I definitely appreciate your knowing sort-of sympathy, and the fact that you extend it to me. I also appreciate what you say about acupuncture. While I may not be fond of needles, I have no problem with them; acupuncture appears to have more than a little scientific validity, even if researchers aren't quite certain how it works. And personally, my mother has made use of acupuncture (it may have been an attempt to help her quit smoking, but what I remember now is that she regarded the effort positively.) I'll certainly ask both the rehab doctor and the rheumatologist.

Fish, on the other hand ... Fish and I have a complicated and somewhat spiky relationship, born of a childhood in which unpleasantly prepared fish was a mandatory staple of my diet. I enjoy sushi these days, and I enjoy the occasional meal of the most meat-like fish (trout, and, yes, salmon), but more than occasionally? Probably won't happen. I might be able to work in the fish oil capsules, on the other hand.
Jun. 11th, 2010 10:00 am (UTC)
Ow. And scary.

lilacsigil went down the same path - pain, raised markers, rheumatologist. It turned out that while her brother got psoriasis, she got psoriatic arthritis. It's not a very big deal - once she'd treated that flare-up, it receded down to nearly nothing, and only occasionally flares up again. (So infrequently that she generally doesn't remember why her toes or wrists might be aching.) So, don't panic about the raised markers - it isn't necessarily anything dire.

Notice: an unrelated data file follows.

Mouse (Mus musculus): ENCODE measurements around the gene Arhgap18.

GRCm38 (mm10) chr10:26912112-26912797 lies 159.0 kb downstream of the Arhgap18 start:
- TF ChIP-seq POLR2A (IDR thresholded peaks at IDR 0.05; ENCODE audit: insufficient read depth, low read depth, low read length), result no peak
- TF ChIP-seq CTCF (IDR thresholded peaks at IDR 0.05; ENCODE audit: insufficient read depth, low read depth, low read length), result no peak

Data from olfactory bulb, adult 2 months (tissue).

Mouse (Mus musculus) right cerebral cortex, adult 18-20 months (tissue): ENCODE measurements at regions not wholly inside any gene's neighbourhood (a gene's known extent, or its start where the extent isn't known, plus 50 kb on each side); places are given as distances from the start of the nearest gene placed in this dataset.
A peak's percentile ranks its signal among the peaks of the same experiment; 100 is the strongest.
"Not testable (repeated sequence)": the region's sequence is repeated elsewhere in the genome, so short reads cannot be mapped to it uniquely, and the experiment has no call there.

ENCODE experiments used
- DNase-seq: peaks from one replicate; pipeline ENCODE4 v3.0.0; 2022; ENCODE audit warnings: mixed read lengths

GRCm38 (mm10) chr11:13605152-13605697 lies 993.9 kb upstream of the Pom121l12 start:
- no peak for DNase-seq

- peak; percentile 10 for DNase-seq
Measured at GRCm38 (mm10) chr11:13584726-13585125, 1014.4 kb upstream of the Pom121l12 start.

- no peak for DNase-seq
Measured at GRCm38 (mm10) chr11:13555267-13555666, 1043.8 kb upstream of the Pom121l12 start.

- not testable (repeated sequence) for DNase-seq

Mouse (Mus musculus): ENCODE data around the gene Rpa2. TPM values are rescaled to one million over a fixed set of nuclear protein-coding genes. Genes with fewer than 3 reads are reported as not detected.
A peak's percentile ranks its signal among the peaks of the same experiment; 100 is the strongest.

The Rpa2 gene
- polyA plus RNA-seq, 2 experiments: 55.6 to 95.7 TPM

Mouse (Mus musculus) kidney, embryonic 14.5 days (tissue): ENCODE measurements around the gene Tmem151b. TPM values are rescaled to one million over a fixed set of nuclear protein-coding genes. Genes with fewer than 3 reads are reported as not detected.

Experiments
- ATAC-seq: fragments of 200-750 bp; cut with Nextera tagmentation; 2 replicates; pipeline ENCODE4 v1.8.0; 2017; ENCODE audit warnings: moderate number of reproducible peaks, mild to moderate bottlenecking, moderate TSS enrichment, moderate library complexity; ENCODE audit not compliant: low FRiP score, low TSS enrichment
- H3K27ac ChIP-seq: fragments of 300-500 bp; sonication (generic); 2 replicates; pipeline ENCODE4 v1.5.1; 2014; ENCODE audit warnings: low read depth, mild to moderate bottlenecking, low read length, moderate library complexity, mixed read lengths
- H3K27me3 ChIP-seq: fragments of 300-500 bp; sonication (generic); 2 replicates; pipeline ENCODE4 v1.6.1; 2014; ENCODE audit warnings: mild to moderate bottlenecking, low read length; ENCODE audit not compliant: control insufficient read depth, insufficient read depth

So, so seconding penguin2 on the fish oil. I take a supplement, myself, because I can't really eat fish that often.
Jun. 11th, 2010 05:16 pm (UTC)
Hmmm. Now you have me thinking. My brother has moderate to severe psoriasis, and has had to have several significant multi-week or month regimens of everything from coal tar baths to ultraviolet lights and strong meds in order to control it. Perhaps I should mention that to the docs when I see them. Thanks for the kind thoughts, and for the info!
Jun. 11th, 2010 11:05 am (UTC)
Hope it's better fast.
Jun. 11th, 2010 05:17 pm (UTC)
Re: Ouch!
Thanks — you and me both! (The Celebrex may be doing its job already, so I'm hopeful.)
Jun. 11th, 2010 11:41 am (UTC)
::hugs:: I hope you feel so much better soon!
Jun. 11th, 2010 05:18 pm (UTC)
Hugs and wishes gratefully accepted!
Jun. 11th, 2010 12:05 pm (UTC)